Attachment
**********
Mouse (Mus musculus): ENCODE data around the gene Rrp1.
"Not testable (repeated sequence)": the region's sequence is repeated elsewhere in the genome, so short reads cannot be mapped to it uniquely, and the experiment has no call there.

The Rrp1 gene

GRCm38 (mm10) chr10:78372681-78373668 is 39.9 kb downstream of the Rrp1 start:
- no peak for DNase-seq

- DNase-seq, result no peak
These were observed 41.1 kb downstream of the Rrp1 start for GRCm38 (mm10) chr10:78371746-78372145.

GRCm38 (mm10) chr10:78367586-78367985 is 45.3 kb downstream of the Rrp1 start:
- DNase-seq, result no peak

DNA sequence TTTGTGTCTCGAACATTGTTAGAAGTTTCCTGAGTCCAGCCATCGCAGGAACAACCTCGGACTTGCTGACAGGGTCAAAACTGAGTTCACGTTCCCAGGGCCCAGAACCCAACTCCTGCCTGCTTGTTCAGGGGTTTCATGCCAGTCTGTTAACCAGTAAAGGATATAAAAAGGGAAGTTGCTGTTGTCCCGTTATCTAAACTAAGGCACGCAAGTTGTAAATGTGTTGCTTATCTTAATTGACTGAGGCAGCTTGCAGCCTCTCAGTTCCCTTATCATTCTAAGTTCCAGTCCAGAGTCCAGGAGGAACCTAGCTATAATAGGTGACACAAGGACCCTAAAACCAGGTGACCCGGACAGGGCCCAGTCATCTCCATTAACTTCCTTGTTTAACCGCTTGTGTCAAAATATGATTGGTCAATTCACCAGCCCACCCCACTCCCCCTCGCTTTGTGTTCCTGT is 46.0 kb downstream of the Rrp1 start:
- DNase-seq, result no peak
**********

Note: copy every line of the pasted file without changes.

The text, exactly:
Mouse (Mus musculus): ENCODE data around the gene Rrp1.
"Not testable (repeated sequence)": the region's sequence is repeated elsewhere in the genome, so short reads cannot be mapped to it uniquely, and the experiment has no call there.

The Rrp1 gene

GRCm38 (mm10) chr10:78372681-78373668 is 39.9 kb downstream of the Rrp1 start:
- no peak for DNase-seq

- DNase-seq, result no peak
These were observed 41.1 kb downstream of the Rrp1 start for GRCm38 (mm10) chr10:78371746-78372145.

GRCm38 (mm10) chr10:78367586-78367985 is 45.3 kb downstream of the Rrp1 start:
- DNase-seq, result no peak

DNA sequence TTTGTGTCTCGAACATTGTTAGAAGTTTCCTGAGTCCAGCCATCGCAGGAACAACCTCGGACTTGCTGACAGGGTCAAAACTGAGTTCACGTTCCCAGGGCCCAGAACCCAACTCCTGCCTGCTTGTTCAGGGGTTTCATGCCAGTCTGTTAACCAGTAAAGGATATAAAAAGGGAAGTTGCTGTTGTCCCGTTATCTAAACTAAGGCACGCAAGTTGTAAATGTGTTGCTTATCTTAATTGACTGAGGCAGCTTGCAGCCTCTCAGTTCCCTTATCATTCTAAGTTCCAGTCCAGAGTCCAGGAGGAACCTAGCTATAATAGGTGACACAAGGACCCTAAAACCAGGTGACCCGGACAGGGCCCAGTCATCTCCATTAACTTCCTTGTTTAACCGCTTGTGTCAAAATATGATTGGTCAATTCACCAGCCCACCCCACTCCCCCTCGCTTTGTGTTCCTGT is 46.0 kb downstream of the Rrp1 start:
- DNase-seq, result no peak